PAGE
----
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Saturday, October 15, 2011

Butter Sculpture Festival

Every year a butter sculpture festival is held in Tar monastery, located in the northwest province of Qinghai in China to celebrate the Tibetan New Year. During the this period which normally runs from mid February to early March , Tibetans and tourists alike throng the Tar temple to witness butter sculptures of various shapes and colours and skillful embroidery arts.

Butter sculpture originated from Tibet and was introduced to the Tar Monastery, also known as Kumbum Monastery, in the early 17th century. Many monasteries in China make butter sculptures, but those of Tar excel in technique and scale.

Legend says that in 641, when Princess Wencheng arrived in Lhasa to marry Songtsen Gampo, king of Tubo, she brought a statue in the shape of Sakyamuni, founder of Buddhism.

Following the Buddhist tradition, flowers must be offered as a tribute to the Buddha statue. But it was deep winter and no fresh flowers could be found. So people made a bunch of flowers with butter as an offering.

In 1409, founder of the Gelug Sect of Tibetan Buddhism, who was born in today's Huangzhong County where the Tar Monastery was founded, held the Grand Sermons Ceremony in Lhasa.

He dreamed of thorny bushes turning into bright lanterns, weeds bursting into blossom amid numerous shiny treasures.

When he woke up, the great master immediately asked his followers to make the treasures and flowers as he had dreamed and offered them to the Buddha.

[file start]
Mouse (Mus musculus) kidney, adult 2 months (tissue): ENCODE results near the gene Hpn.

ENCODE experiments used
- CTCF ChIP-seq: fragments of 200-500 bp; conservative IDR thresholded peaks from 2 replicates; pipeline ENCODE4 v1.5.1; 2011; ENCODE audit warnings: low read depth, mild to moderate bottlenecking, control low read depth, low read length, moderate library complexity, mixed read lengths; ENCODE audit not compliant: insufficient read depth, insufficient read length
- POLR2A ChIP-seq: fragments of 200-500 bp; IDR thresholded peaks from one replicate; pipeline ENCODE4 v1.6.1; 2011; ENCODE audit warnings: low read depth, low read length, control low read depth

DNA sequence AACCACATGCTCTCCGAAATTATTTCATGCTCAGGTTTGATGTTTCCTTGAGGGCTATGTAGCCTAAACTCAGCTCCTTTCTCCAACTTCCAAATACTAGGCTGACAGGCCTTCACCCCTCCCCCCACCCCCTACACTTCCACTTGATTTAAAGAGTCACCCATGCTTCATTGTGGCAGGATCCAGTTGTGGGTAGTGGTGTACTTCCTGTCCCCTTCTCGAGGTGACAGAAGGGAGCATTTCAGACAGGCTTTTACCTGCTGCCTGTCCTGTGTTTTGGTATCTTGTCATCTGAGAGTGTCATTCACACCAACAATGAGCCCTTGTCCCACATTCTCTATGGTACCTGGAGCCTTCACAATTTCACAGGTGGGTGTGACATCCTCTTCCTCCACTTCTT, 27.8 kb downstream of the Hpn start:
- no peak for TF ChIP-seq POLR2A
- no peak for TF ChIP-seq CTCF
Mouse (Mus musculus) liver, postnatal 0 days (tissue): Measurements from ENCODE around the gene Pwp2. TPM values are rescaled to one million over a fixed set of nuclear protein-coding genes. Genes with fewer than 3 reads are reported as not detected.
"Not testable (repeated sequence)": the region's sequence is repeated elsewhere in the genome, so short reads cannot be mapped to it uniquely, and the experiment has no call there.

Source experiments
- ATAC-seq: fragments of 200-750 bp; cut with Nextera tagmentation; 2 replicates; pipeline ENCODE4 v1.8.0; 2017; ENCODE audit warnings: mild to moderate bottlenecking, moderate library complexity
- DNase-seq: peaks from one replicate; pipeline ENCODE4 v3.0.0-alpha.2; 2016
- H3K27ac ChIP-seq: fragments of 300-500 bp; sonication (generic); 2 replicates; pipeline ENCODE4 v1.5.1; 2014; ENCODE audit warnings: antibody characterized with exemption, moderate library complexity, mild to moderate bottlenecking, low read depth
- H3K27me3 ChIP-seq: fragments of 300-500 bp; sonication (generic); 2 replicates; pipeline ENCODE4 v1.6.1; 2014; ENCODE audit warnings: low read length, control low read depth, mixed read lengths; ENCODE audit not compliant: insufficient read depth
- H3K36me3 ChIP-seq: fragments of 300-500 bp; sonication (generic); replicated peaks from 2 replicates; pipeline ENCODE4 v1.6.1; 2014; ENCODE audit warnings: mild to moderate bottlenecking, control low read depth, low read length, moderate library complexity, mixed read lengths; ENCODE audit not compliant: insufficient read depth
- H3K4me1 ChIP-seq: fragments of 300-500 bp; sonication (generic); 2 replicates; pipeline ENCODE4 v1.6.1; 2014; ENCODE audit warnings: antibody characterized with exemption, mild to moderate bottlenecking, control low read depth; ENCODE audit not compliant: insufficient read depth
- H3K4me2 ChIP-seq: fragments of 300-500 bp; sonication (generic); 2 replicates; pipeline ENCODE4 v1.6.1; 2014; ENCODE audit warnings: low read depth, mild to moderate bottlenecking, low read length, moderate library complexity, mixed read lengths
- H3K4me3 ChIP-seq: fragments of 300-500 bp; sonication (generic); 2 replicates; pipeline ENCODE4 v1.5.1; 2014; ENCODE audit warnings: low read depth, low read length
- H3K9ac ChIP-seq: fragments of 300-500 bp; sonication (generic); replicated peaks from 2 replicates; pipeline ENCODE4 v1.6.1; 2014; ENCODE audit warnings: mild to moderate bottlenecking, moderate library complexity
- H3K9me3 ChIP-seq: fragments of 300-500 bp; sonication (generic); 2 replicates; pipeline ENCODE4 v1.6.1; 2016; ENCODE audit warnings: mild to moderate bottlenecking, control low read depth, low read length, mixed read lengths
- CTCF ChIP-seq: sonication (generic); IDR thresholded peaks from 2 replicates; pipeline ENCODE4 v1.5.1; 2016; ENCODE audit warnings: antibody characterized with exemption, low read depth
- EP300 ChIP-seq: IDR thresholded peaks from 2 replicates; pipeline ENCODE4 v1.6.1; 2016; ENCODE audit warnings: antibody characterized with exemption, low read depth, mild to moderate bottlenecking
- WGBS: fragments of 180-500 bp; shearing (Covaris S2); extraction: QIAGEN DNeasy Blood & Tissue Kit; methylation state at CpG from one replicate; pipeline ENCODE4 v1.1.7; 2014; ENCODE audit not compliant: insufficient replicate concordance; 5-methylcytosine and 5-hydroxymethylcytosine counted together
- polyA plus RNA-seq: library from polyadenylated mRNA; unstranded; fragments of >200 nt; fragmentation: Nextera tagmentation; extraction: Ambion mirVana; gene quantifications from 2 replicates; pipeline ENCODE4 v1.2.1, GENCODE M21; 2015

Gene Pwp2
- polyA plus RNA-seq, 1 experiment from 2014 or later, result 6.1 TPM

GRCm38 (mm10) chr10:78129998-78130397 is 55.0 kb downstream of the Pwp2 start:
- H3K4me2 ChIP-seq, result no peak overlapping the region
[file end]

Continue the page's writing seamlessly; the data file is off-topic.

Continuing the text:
With pure yak and goat milk butter as the raw material, the sculptures are painted with mineral dyestuff. Often the sculptures are part of a series which depict a story, such as the life of Sakyamuni.

As the butter sculpture art entered the Tar Monastery in 1603, two academies devoted to its creation and study have been established. Every year, when the Grand Sermons Ceremony is held here during the Lantern Festival, the two academies bring out their best works

How the scultpures are made

The making of butter sculpture is a daunting task. As butter made from yak or goat milk melts in warm weather, butter sculpture has to be made in the coldest months of the year.

To sculpt butter, lamas must dip their hands in icy water. Only with numb hands can they begin the sculpting.

Over the past centuries, the art of butter sculpture has become very specialized: Making people, animals and flowers has each become a tradition requiring different techniques.

In sub-zero temperature rooms, the elderly lamas and their students first prepare the frame of sculpture with bamboo sticks, ropes and others. Then they mix old butter sculptures with wheat ashes to form black mud, which is used to make the primitive body of the sculptures.

After modifying the base, the lamas will apply colourful butter onto it. The figurines are outlined with gold and silver powder. Finally the small parts are fixed onto the frame with iron wire.

As the creation lasts some three months in winter, many lamas have found their fingers deformed by the time a grand display is prepared

Friday, October 7, 2011

Nepal Boy 'God'

A five-year-old Nepali boy, worshipped by many as a god, sits cross-legged with a stuffed teddy bear in his brick-and-cement home in Kathmandu.

Sambeg Shakya was hailed last year by Buddhist priests as Ganesh, or the god of good fortune, since when he has led several processions of Nepal's better-known 'living goddesses', also known as Kumari.

Today, skinny Sambeg, his eyes rimmed in black kohl and wearing a gold brocade dress, walked at the head of a line of nine tiny girls to another girl believed to be the bodily incarnation of Taleju, the goddess of power.

The centuries-old ritual, once used by now-toppled kings who thought it would make them stronger, was the climax of the annual Hindu festival of Dasain, which lasts for two weeks and has become a major tourist attraction in Nepal.